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Last Updated: Wednesday, 23 March, 2005, 01:30 GMT
Clue to helping skin look young
Skin
Crow's feet: A classic sign of ageing
Researchers say they may have found a clue to how to rejuvenate the skin and slow the ageing process.

Wrinkles and the leathery feel of old skin are known to be linked to a loss of elasticity in the skin tissues.

Now a team from New York's Clarkson University has found the problem could be down to individual epithelial cells becoming more rigid with age.

Details, reported in New Scientist, were originally published in Physics and Medicine in Biology.

The skin is an organ which is exposed to particular challenges from the environment over a lifetime
Professor Stuart Parker
Scientists have known for a long time that human epithelial tissues lose elasticity with ageing.

The process is thought to play a role in many progressive diseases of ageing, including hardening of the arteries, joint stiffness, cataracts, Alzheimer's and dementia.

However, previous researchers believed the reason for the loss was only the "glue" that seals the epithelial tissues - the extra cellular proteins - rather than the cells themselves.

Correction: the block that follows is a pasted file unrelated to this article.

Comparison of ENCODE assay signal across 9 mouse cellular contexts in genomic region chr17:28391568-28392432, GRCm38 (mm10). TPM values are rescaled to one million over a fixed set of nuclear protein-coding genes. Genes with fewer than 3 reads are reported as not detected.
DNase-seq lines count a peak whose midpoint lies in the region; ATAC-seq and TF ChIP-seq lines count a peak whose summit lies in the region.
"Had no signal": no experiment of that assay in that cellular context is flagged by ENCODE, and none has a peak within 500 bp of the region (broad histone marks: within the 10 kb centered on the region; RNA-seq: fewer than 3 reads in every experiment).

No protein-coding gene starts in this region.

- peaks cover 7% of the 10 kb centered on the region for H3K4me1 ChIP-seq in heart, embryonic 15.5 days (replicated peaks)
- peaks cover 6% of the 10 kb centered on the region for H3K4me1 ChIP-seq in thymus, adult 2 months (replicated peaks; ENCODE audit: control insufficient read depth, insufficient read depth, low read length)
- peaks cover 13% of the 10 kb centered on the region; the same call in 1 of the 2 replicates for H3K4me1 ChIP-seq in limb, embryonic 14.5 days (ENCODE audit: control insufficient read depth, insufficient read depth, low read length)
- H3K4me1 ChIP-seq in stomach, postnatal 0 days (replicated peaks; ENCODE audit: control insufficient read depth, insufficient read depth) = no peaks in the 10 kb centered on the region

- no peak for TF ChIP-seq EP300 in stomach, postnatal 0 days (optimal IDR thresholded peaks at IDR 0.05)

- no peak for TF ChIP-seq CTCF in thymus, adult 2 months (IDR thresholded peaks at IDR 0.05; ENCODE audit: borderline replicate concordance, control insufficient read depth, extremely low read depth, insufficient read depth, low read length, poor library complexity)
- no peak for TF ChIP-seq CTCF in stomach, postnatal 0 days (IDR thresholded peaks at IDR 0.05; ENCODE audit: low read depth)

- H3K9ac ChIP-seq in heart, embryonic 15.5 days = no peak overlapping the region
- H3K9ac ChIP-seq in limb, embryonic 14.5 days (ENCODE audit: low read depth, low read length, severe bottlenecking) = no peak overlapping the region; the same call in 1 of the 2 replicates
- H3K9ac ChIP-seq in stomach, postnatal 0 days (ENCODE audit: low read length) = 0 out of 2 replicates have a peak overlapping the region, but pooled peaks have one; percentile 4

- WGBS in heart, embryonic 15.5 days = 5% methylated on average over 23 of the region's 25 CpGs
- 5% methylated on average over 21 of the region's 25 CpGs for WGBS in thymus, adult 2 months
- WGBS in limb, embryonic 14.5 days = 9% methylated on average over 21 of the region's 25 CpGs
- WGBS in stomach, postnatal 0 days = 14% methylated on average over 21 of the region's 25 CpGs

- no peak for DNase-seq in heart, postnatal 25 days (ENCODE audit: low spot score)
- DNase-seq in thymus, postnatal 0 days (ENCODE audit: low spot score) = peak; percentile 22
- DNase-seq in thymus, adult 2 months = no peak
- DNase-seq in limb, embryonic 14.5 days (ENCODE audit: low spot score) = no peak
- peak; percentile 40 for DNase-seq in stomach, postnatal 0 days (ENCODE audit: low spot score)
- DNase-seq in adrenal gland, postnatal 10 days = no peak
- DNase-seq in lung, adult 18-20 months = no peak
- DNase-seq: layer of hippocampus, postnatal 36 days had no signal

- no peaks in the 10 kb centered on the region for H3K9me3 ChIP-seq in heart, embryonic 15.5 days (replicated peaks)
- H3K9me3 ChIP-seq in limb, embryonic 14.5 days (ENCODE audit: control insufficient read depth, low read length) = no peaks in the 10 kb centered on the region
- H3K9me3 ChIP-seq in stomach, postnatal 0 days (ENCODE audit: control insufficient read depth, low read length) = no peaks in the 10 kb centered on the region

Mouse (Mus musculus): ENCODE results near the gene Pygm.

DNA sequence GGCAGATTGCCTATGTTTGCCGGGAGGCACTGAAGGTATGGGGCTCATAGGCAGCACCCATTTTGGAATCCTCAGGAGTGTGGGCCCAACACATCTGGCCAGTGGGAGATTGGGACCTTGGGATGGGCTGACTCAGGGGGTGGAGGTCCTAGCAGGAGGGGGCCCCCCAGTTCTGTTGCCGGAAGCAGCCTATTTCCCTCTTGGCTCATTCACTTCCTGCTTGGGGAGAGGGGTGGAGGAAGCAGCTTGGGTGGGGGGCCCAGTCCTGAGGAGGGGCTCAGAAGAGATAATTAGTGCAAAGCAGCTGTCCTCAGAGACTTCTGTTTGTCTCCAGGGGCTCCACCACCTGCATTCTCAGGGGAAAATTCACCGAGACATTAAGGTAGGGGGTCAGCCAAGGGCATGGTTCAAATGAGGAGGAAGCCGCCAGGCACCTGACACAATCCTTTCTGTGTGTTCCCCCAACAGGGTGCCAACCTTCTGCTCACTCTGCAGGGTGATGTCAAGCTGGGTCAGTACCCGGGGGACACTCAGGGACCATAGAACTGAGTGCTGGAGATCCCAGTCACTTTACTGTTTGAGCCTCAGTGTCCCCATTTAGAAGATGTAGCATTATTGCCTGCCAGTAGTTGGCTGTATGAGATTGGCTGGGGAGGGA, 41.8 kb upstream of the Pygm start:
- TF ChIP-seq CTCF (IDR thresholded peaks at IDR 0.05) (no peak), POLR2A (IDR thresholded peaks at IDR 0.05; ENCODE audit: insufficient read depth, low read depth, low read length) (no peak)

Many treatments of diseases caused by cell elasticity loss have been based on this assumption.

The Clarkson team has found that after many generations of cell division, epithelial cells themselves became two to 10 times as stiff as younger cells.

They found this is due to the cells internal scaffolding of protein fibres - the cytoskeleton - becoming more dense.

Drugs being tested

The Clarkson team says there are already drugs available that inhibit the stiffening of the cytoskeleton - and perhaps slow the ageing process.

They are testing skin creams containing low doses of these compounds on mice.

First tests have shown rather promising results.

Professor Stuart Parker, of the Sheffield Institute for Studies on Ageing, told the BBC News website the findings were technical - and were carried out on cells in culture.

But he added: "The findings put another piece of knowledge into the jigsaw of our understanding of the cellular and molecular processes which may be associated with ageing."

Professor Parker said the best way to slow down the ageing of the skin was to minimise exposure to ultraviolet sunlight.

"The skin is an organ which is exposed to particular challenges from the environment over a lifetime," he said.

"Damage from ultra violet light is one of the main, if not the main factor contributing to skin ageing."





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SEE ALSO:
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21 Nov 04 |  Health


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